Dev Corner

Tuesday, February 21, 2006

ETS is handy

The other day I wanted to create a counter that is shared amongst many clients that were connecting to a server. I wanted to assign a unique id to each, so I quickly listed how I would do this in erlang.

These are:
  1. Create a gen_server process that has private state that contains the counter variable
  2. Use ETS
  3. Make the accepting gen_server keep track of and assign incremental ids.
  4. ...
There are probably more, but those were a few that I quickly thought of.

So I started thinking about the create a new gen_server option. Perhaps it would have been a little overkill, and then I had to worry about what would happen, if by some odd chance, that the gen_server died.
If it did, then I would have to remember the state of the counter. It is true that the gen_server would be very simple that the chance of this happening are very slim, but still, you never know.

I thought about putting the counter somewhere and having the socket acceptor gen_server I had, assign the ids. I held off on that one, I didn't want to pollute the duties of that gen_server with lots of ancillary things.

So then I started looking into ETS. ETS stands for Erlang Term Storage. From the manual:
"... provide the ability to store very large quantities of data in an Erlang runtime system, and to have constant access time to the data."
I had used ETS before for storing server performance tables. I noticed that there was a function named: update_counter. This function updates a counter field in an ets table.
So I thought, cool, let me try creating some quick code to prototype this:

ETS stores tuples of information, so lets create a record that will be the data that is stored:

-record(counter_entry, {id, nextid=1}).

I added id in there to that I would be able to create several counters. Each counter sequence would be identifiable so that we can have many types of counters.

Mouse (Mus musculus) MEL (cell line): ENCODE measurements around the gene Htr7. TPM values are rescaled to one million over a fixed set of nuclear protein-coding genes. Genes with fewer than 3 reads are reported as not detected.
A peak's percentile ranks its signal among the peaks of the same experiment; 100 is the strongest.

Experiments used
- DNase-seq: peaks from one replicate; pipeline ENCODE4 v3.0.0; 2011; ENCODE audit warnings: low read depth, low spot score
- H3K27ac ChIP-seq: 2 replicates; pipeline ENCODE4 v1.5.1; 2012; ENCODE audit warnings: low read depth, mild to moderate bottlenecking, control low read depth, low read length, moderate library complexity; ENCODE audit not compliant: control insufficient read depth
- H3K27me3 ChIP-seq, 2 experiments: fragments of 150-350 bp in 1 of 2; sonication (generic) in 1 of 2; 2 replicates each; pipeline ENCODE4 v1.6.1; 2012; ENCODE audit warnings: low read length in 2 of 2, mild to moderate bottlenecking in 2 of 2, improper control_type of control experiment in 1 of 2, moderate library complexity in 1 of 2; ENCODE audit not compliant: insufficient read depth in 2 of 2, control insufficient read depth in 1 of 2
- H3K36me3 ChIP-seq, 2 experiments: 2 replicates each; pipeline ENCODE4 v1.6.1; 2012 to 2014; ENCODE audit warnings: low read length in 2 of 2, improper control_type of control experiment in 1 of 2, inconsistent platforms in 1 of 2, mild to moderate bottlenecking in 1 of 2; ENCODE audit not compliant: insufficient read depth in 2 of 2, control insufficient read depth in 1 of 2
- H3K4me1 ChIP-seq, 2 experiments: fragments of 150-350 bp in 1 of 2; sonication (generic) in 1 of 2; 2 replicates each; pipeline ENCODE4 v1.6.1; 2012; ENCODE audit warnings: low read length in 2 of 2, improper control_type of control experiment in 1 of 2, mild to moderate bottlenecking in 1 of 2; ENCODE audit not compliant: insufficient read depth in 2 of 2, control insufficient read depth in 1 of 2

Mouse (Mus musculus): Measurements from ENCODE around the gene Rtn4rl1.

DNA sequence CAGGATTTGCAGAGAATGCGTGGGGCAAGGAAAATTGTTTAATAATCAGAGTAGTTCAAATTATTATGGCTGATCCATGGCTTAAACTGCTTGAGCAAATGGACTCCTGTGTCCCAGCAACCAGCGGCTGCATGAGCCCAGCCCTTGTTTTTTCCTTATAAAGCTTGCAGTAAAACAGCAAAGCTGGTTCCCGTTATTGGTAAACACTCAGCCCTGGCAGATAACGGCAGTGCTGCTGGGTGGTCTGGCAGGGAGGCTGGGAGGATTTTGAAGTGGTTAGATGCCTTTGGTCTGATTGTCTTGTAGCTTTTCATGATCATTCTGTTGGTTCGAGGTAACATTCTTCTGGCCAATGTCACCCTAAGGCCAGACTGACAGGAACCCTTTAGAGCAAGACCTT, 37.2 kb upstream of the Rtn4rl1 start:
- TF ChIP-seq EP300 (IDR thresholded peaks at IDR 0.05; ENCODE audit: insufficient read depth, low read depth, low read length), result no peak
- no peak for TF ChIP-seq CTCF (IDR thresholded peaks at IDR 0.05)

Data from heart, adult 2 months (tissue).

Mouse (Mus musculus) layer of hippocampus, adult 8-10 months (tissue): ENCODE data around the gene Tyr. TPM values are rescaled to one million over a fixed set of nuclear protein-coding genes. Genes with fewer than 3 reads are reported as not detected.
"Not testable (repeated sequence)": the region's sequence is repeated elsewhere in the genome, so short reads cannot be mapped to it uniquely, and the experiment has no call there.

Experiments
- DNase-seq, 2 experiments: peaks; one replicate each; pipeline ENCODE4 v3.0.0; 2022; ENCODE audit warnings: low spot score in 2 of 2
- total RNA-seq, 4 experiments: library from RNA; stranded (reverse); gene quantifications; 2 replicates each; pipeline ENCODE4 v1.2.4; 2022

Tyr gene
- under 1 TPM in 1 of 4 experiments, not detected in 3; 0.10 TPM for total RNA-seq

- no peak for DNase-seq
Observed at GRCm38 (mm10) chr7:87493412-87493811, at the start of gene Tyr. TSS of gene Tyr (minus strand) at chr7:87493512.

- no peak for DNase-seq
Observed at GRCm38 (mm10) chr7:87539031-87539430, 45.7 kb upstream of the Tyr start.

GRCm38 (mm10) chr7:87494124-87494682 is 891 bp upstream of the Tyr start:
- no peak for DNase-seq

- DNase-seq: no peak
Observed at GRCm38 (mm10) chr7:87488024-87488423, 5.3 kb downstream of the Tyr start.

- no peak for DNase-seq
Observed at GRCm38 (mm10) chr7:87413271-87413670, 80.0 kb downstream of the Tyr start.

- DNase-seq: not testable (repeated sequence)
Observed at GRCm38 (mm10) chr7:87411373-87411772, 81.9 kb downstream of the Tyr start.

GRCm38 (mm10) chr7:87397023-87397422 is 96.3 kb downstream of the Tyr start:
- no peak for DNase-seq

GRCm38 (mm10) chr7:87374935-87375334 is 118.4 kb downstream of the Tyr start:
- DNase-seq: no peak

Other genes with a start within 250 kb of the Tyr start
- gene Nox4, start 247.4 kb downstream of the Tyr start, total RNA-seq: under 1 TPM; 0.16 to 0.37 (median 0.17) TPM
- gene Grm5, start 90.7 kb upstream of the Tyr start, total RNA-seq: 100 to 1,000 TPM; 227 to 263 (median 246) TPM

Next I added a function to initialize the counter table:

init(CounterID) ->
    ets:new(t_mycounters, [set, {keypos, 2}, public, named_table]),
    ets:insert(t_mycounters, #counter_entry{id=CounterID, nextid=1}).

When you create a new ets table, you can provide some options for how it is accessed and indexed. I passed in {keypos, 2}. This tells ets which tuple element number will serve as the index field of the table.
I gave the table public access, meaning that any other process can query and manipulate the table. Otherwise, only the process creator can manipulate the table.

The table is also a named_table. This way, I can use the table by passing in the atom: t_mycounters to identify the table. If I hadn't done this, then I should have stashed away the table identifier returned by ets:new and used that each time I wanted to operate on the table.

I then defined a function to get the next successive value for the counter:

getnext
(CounterID) ->
    ets:update_counter(t_freechatcounter, CounterID, {3, 1}).

ets provides a useful function to atomically treat a table field as a counter. In this case I told ets to update tuple position 3 by one. This is where the {3,1} comes in. It will actually be position 3 of the counter_entry record. Which is nextid.

Here is how to use it:

counters:init(chat_id_sequence).
NextSeqNo = counters:getnext(chat_id_sequence).

Kinda like the concept of postgresql sequences!

Well, that's it for now. If you were to take one thing away, it should be: ETS is handy and cool.